No time for complacency: How to combat foreign interference after the midterms

The administration can – and should – use authorities that predate E.O. 13848, including sanctions mandated by the 2017 Countering America’s Adversaries Through Sanctions Act (CAATSA),  to punish foreign perpetrators of election interference. Sanctions contained in Executive Order 13757, related to malicious cyber-enabled activities, could also be applicable. But E.O. 13848 also gives the Treasury Department authority to freeze the assets of any foreign actor that either interfered directly in an election or provided material support to or acted as an agent of those directly involved in interference. The Treasury Department can designate foreign interference actors under the order even prior to the issuance of the mandated reports.

E.O. 13848 further calls for the Treasury Department with other cabinet agencies to submit joint recommendations to the president as to whether to impose additional sanctions beyond the targeting of foreign actors involved in election interference. The options range from visa bans to limited financial restrictions to full asset freezes against “the largest business entities” in sectors of strategic significance such as finance, defense, energy, technology, and transportation. Depending on the findings of the DNI and the Treasury Department reports, the president should consider this wider range of potential sanctions. It will also be important for the White House and executive agencies to provide public explanations of their decisions, as the reports themselves are not slated for release.

Fully implemented, and coupled with consistent messaging by the president, E.O. 13848 could serve as a deterrent to foreign actors that may have been engaged in, or have considered engaging in, interference in U.S. elections. Where the order is potentially deficient, however, is the wide discretion left to the president to decide if and how to respond. While executive discretion in foreign policy is important, President Trump’s inconsistency about the existence, magnitude, or significance of interference makes such discretion a more fraught proposition now than would usually be the case.

If the White House does not act by February, when the 90-day deadline for the Treasury report passes, Congress should step in. Section 224 of CAATSA codifies a sanctions response to election interference, but interference is more narrowly defined there than in E.O. 13848 and is limited only to activity organized by Russia. Fresh legislation would accomplish three goals. First, it would force the president’s hand in the current instance. Second, it would put on record for the long term the seriousness with which the United States takes any election interference, not just activity linked to Russia. And finally, it should mandate reporting requirements that compel the administration to present information about election interference to Congress and – if unclassified – the public. Legislating reporting requirements would not only guard against future potential policy changes, it would also reduce the risk of political calculations unduly affecting decision-making in the administration – something that the Obama administration struggled with in 2016. There is existing legislation, such as the DETER (Defending Elections from Threats by Establishing Redlines) Act of 2018 that could serve as a model for future bills on reporting requirements.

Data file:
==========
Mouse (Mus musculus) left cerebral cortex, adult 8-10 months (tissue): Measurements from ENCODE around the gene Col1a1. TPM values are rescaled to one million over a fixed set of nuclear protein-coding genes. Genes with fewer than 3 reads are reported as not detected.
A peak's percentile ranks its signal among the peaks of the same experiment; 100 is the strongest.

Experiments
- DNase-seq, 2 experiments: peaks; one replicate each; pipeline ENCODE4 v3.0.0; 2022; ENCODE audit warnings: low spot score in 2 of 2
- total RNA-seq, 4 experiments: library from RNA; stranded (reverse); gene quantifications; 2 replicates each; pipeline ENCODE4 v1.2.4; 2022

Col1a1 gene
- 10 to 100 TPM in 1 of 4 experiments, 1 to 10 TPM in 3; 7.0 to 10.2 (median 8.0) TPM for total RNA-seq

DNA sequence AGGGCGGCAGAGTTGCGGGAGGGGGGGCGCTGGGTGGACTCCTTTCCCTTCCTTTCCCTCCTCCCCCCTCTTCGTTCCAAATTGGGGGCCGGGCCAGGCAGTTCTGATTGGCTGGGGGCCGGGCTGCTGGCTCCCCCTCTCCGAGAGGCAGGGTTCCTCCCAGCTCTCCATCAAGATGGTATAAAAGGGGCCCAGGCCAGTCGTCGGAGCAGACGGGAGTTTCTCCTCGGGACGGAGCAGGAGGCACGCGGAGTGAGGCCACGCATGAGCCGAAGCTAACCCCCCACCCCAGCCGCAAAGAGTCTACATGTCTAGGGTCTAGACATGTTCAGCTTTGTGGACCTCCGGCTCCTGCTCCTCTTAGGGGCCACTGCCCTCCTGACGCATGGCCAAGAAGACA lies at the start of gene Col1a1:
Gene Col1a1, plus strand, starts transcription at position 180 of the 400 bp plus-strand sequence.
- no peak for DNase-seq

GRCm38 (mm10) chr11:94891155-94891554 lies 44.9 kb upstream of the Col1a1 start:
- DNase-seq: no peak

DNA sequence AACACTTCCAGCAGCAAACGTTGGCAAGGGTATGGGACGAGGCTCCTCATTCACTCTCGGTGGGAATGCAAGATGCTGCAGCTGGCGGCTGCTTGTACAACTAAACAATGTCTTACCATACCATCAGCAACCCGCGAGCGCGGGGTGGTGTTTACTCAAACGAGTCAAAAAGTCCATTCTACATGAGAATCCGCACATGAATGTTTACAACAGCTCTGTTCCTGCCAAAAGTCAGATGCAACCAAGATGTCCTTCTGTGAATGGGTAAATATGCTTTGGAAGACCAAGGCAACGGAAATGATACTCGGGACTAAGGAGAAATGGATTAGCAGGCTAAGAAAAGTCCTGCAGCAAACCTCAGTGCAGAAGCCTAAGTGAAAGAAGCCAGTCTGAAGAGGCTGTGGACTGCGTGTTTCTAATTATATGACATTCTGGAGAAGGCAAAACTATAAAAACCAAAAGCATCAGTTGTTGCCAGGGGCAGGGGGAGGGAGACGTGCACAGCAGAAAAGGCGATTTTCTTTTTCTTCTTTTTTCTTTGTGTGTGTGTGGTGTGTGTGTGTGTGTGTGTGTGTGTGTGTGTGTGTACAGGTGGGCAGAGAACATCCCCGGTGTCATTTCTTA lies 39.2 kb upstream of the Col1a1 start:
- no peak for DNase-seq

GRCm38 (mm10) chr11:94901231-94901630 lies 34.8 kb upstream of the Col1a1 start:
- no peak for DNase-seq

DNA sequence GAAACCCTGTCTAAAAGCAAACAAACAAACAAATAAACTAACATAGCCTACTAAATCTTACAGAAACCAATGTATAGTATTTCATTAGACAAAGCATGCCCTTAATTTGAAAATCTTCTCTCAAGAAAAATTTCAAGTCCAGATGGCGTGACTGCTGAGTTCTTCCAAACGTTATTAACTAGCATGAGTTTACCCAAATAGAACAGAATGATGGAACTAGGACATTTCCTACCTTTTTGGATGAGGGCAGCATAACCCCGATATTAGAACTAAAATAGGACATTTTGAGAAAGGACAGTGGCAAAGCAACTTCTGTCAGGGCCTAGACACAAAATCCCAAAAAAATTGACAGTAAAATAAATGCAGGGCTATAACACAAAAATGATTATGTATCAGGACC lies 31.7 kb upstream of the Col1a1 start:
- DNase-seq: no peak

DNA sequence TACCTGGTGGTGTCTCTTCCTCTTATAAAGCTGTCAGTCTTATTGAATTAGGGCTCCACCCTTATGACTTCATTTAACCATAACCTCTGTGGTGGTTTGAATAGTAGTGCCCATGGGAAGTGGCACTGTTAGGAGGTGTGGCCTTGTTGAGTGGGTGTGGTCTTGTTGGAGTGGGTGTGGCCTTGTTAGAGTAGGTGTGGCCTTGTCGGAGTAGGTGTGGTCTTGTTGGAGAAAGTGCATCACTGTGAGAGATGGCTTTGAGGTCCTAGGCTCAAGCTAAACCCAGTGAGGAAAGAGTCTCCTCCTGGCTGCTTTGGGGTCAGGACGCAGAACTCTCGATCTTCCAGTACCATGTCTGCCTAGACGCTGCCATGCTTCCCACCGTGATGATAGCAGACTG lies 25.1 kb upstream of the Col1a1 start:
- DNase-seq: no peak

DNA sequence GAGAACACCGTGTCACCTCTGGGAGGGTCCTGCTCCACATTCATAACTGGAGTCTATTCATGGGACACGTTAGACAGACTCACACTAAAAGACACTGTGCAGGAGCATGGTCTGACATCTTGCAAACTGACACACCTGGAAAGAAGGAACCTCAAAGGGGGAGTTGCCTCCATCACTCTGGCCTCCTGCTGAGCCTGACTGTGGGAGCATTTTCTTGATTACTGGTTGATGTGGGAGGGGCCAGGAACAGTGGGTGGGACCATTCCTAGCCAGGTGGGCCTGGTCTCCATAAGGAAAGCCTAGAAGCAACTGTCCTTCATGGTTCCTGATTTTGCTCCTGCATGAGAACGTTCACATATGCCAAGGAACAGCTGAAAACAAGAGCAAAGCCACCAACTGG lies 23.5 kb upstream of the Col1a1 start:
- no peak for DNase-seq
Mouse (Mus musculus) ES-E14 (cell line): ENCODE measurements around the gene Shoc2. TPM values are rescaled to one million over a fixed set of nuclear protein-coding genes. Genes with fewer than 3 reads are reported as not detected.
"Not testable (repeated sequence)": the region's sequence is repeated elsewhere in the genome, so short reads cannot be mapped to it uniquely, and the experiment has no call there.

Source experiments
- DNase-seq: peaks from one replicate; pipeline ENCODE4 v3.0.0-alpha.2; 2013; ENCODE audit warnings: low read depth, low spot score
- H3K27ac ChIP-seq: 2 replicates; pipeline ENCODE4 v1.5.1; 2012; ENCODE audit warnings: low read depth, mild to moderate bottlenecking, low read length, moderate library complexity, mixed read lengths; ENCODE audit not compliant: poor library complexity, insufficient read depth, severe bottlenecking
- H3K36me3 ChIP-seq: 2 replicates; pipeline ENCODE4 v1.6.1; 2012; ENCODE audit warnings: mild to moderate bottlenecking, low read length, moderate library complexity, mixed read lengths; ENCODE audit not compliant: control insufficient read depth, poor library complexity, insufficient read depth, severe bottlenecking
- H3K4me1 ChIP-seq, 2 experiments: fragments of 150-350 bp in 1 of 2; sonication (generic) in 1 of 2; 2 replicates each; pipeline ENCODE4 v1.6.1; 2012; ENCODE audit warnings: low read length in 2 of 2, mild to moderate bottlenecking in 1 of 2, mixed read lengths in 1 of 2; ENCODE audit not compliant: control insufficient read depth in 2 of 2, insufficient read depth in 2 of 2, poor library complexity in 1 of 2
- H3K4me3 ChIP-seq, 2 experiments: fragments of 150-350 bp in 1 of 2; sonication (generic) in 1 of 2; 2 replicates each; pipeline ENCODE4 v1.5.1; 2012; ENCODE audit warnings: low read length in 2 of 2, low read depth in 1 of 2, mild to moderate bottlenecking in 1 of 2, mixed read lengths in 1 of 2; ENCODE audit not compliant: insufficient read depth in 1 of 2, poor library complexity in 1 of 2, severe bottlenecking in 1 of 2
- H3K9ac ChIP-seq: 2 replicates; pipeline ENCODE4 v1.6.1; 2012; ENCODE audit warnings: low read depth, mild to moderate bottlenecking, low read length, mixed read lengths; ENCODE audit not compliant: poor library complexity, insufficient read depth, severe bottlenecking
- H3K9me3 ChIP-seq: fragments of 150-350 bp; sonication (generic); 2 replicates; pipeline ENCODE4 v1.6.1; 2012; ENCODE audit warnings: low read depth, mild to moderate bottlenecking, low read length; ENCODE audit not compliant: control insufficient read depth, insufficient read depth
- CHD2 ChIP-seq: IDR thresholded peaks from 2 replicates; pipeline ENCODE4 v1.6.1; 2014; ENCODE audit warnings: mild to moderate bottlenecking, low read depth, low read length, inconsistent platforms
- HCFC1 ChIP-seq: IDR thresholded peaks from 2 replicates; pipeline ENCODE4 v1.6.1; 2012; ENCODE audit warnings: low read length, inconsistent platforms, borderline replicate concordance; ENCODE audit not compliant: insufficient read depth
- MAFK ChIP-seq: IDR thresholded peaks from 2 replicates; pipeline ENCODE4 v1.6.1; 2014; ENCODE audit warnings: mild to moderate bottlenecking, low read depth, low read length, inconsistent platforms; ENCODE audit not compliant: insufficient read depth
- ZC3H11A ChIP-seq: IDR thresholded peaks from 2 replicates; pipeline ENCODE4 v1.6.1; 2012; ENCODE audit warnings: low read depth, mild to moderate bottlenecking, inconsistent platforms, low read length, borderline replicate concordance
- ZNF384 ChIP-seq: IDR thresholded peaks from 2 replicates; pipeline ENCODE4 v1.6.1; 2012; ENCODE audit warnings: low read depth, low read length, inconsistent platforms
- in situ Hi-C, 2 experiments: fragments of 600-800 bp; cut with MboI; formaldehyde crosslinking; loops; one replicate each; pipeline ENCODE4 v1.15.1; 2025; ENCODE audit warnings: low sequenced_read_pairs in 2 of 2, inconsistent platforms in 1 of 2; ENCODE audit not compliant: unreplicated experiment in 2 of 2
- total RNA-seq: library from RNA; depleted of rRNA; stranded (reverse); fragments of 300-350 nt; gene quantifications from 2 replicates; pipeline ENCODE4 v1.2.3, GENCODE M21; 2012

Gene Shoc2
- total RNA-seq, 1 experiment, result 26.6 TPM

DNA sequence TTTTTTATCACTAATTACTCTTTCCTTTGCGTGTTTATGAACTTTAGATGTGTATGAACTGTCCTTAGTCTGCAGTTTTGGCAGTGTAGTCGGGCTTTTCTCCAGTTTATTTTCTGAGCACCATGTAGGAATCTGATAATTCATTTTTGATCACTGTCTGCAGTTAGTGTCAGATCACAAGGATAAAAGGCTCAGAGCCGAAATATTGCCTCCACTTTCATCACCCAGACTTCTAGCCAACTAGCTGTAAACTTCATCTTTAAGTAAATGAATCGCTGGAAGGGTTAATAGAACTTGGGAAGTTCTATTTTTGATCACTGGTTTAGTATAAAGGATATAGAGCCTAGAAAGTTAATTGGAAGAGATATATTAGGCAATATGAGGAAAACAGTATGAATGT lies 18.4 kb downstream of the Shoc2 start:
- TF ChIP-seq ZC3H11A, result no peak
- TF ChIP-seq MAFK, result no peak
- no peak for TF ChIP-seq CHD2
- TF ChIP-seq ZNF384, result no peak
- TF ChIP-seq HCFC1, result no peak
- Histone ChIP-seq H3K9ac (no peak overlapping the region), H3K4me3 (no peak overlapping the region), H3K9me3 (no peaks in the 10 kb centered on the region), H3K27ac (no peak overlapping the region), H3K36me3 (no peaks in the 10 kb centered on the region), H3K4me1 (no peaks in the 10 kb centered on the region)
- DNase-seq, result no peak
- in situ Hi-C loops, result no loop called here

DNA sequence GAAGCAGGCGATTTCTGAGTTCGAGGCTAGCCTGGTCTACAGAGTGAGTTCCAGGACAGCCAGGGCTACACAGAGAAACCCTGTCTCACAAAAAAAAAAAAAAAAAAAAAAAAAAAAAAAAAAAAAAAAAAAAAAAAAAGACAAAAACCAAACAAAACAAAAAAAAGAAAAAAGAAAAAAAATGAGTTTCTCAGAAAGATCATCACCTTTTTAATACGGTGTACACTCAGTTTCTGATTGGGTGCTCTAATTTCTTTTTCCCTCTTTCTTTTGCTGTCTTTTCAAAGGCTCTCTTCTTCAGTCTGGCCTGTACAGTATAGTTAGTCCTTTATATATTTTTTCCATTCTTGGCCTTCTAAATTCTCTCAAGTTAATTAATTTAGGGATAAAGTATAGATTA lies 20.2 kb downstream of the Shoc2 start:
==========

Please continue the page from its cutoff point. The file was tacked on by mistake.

Beyond sanctions, Congress can act in other ways to better defend U.S. democracy. Passing legislation along the lines of the bipartisan Secure Elections Act would improve coordination between the federal, state, and local governments on cyber threats to voting infrastructure, and make more federal resources available to the states. Legislation to improve disclosure requirements for online political ads would help Americans understand who is funding these, just as political advertisers on other media have to disclose their sponsorship. The bipartisan Honest Ads Act is one existing model. Congress should also continue to hold tech companies responsible for not closing off vulnerabilities on their online platforms that authoritarian regimes exploit. It is increasingly clear that some of the companies have been more focused on damage control and repairing their reputation than addressing the security of their platforms and protecting the privacy of their users. The time has come for Congress to have a robust discussion of possible regulations to ensure technology does not undermining U.S. security, while protecting Americans’ rights to privacy and free speech.

The United States remains vulnerable to foreign interference. This is apparent not only in operations targeting the midterms, but also in the constant drip of revelations from congressional committees, investigative journalists, and the online platforms themselves about authoritarian operations against U.S. democracy. If the United States is to defend itself better against this and overcome the bitter politicization of the issue, the Trump administration and Congress need to act now in a bipartisan manner, using tools they already have and others that can be implemented at the start of the new congressional session. This would pay short-term dividends – after all, the 2020 presidential election campaign kicks off in just a few months – and have long-term benefits for the health of U.S. democracy.

David Salvo is Deputy Director of, and Joshua Kirschenbaum is Senior Fellow at, the Alliance for Securing Democracy.This article, originally posted to the website of the German Marshall Fund of the United States, is published here courtesy of the GMFUS.